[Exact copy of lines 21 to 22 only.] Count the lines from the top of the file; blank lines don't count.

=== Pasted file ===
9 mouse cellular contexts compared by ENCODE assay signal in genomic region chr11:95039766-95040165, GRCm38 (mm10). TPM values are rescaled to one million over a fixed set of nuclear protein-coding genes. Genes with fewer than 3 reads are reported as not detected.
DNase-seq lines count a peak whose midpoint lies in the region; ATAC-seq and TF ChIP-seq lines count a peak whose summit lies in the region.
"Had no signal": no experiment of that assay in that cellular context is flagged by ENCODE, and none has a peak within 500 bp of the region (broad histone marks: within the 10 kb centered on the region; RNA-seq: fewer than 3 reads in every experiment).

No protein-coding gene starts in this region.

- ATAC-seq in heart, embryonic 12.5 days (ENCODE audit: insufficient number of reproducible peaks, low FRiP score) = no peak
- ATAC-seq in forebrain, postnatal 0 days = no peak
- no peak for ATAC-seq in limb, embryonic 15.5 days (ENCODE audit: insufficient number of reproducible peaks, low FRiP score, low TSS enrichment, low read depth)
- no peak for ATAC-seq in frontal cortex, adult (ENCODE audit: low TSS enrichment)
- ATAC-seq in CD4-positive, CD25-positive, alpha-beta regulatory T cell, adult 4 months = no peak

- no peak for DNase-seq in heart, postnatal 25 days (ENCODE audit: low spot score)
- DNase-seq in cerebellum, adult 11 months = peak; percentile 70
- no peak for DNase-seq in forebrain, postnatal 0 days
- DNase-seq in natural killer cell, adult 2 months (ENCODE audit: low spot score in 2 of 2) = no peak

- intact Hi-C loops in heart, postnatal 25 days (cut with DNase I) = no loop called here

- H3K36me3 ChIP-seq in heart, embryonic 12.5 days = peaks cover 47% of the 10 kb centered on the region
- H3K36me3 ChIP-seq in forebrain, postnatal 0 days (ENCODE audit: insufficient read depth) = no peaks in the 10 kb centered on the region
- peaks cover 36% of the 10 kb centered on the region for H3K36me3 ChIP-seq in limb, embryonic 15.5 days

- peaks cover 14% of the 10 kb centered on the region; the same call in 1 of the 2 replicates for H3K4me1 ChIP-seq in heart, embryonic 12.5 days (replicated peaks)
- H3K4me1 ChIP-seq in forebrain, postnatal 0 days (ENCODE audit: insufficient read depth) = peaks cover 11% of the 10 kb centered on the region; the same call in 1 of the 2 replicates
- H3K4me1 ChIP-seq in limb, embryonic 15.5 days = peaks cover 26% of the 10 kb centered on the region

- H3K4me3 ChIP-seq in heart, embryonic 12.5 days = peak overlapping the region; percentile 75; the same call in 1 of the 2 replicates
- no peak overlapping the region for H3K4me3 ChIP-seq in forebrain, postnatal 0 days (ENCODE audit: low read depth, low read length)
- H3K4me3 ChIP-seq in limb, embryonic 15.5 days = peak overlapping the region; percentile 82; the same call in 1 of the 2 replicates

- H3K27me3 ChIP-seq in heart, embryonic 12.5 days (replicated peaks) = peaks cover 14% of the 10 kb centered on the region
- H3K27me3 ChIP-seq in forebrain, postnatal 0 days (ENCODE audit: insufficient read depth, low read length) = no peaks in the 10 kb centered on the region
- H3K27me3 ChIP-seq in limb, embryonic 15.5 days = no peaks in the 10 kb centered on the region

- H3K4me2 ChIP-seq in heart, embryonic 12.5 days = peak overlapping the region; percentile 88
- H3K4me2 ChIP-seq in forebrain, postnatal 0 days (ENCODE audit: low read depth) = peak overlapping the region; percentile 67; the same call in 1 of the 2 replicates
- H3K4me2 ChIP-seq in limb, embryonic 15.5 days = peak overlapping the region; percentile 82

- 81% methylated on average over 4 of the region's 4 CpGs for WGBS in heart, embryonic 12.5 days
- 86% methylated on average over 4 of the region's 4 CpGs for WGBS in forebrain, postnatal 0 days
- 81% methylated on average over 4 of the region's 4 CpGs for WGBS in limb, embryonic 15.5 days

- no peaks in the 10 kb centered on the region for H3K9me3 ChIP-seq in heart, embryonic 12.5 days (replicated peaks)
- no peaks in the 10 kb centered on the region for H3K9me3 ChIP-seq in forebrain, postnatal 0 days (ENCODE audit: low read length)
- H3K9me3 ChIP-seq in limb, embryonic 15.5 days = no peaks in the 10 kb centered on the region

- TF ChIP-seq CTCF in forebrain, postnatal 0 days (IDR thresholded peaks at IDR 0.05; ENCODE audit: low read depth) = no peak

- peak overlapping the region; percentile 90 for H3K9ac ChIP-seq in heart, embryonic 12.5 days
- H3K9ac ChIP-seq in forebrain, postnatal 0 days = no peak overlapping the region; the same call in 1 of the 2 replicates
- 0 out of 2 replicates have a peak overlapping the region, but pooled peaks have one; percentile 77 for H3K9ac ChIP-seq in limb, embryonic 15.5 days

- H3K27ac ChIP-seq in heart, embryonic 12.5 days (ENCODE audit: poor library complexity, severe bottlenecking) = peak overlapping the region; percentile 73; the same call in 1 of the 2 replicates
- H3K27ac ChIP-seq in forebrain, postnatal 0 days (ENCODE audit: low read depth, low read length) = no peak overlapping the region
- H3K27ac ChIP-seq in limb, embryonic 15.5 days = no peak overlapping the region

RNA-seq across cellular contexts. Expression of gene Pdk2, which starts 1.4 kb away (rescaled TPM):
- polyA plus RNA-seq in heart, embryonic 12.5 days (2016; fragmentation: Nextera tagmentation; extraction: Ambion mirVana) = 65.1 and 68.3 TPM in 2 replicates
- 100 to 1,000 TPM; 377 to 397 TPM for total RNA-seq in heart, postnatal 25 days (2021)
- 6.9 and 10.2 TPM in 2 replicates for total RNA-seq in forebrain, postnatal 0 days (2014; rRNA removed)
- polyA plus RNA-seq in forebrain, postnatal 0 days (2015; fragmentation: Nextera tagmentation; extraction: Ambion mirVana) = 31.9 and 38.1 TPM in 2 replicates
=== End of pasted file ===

- H3K4me3 ChIP-seq in heart, embryonic 12.5 days = peak overlapping the region; percentile 75; the same call in 1 of the 2 replicates
- no peak overlapping the region for H3K4me3 ChIP-seq in forebrain, postnatal 0 days (ENCODE audit: low read depth, low read length)